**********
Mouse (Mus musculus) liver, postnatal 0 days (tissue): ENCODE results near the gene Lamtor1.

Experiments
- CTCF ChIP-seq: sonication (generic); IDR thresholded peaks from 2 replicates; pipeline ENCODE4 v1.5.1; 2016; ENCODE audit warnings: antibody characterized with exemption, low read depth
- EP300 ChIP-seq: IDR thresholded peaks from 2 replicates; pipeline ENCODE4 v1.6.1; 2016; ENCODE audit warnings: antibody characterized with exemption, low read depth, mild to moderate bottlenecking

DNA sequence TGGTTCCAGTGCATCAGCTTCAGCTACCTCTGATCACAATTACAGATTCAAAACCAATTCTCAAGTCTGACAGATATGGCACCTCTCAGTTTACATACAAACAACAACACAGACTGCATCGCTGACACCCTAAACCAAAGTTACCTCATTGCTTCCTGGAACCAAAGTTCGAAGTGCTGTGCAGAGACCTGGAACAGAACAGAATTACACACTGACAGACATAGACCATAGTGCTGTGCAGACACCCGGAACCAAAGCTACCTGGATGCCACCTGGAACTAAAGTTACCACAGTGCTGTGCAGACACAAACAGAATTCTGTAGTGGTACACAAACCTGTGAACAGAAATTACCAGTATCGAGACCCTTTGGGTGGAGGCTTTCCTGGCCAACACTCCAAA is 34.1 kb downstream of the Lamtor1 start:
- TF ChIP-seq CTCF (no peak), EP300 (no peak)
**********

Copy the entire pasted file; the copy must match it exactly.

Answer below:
Mouse (Mus musculus) liver, postnatal 0 days (tissue): ENCODE results near the gene Lamtor1.

Experiments
- CTCF ChIP-seq: sonication (generic); IDR thresholded peaks from 2 replicates; pipeline ENCODE4 v1.5.1; 2016; ENCODE audit warnings: antibody characterized with exemption, low read depth
- EP300 ChIP-seq: IDR thresholded peaks from 2 replicates; pipeline ENCODE4 v1.6.1; 2016; ENCODE audit warnings: antibody characterized with exemption, low read depth, mild to moderate bottlenecking

DNA sequence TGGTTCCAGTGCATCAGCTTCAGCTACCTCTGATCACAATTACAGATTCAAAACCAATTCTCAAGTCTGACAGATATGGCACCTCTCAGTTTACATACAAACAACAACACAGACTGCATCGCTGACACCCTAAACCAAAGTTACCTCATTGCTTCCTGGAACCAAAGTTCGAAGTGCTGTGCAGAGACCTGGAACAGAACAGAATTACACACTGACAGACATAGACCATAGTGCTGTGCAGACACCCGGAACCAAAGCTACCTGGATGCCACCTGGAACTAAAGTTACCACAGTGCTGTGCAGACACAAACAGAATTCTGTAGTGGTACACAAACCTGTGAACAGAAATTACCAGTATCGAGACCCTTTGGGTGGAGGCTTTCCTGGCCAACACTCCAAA is 34.1 kb downstream of the Lamtor1 start:
- TF ChIP-seq CTCF (no peak), EP300 (no peak)